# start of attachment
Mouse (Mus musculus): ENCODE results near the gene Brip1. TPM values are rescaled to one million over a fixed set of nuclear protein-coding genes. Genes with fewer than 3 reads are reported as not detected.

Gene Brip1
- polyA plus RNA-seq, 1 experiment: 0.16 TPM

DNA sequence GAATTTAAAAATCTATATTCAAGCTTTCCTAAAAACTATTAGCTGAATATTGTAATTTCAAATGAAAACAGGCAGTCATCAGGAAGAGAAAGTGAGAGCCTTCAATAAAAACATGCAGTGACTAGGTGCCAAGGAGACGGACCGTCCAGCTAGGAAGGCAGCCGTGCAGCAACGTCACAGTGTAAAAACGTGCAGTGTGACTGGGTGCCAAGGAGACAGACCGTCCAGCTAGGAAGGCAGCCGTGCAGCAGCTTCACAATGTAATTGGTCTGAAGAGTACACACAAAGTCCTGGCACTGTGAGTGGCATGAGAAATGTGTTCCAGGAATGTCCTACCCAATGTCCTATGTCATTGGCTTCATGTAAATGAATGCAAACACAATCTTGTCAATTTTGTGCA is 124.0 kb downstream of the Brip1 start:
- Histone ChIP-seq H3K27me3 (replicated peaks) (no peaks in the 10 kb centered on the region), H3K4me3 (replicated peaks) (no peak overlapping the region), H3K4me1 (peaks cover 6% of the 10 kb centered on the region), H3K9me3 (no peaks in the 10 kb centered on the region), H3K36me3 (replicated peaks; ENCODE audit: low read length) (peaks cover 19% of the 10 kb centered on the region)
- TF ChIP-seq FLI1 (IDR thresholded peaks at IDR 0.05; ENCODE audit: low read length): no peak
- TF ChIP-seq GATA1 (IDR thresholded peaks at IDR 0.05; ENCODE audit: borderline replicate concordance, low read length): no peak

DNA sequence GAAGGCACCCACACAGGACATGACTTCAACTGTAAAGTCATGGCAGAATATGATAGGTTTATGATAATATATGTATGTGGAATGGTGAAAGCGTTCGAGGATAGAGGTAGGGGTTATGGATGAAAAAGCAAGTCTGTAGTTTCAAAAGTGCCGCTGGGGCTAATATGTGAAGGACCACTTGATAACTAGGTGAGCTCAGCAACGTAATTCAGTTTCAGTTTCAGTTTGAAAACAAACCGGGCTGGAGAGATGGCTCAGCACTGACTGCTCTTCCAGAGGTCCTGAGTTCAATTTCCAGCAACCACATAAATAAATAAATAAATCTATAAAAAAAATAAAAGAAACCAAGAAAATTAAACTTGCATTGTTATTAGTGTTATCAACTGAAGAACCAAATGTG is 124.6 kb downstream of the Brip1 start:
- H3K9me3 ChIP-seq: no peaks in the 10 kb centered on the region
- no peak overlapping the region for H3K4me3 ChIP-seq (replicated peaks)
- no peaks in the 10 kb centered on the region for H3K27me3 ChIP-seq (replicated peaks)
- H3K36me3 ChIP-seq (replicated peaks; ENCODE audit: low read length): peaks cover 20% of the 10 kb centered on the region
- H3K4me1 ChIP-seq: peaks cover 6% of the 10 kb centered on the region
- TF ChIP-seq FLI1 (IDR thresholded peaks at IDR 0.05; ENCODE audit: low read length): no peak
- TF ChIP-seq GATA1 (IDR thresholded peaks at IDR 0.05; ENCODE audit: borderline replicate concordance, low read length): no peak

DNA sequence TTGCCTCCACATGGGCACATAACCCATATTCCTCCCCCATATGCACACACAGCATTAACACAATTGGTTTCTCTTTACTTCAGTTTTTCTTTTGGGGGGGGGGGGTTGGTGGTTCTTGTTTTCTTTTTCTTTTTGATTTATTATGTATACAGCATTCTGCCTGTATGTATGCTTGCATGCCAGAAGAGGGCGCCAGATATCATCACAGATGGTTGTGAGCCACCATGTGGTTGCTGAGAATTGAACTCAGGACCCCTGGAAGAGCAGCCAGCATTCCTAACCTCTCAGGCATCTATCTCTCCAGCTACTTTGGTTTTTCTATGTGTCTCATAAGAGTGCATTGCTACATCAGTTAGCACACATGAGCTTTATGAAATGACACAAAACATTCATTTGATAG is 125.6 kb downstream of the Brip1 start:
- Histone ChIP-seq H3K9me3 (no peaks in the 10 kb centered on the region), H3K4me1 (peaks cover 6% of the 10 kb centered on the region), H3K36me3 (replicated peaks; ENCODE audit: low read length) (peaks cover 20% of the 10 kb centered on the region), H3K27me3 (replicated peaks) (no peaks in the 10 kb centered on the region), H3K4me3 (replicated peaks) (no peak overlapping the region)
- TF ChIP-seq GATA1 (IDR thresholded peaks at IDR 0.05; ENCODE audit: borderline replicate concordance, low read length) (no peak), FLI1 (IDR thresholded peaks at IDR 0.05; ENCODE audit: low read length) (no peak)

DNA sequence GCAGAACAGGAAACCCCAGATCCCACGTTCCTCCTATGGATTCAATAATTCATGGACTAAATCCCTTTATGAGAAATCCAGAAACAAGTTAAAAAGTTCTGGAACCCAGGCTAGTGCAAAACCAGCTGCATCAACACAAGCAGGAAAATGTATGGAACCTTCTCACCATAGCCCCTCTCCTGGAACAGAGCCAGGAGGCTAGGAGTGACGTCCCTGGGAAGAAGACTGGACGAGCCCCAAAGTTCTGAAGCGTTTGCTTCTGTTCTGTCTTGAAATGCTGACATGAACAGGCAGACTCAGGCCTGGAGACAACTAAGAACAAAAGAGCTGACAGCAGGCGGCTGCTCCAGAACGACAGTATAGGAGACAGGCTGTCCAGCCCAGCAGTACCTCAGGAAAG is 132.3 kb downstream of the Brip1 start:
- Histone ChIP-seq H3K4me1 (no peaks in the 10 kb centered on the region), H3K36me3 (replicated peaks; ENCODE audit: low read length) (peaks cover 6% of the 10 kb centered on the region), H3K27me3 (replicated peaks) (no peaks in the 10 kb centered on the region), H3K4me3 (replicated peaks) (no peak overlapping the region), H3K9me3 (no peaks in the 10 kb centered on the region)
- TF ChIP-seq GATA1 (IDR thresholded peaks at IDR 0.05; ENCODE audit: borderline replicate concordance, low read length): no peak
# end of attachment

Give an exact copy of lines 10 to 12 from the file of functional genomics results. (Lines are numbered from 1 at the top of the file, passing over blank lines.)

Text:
- no peak overlapping the region for H3K4me3 ChIP-seq (replicated peaks)
- no peaks in the 10 kb centered on the region for H3K27me3 ChIP-seq (replicated peaks)
- H3K36me3 ChIP-seq (replicated peaks; ENCODE audit: low read length): peaks cover 20% of the 10 kb centered on the region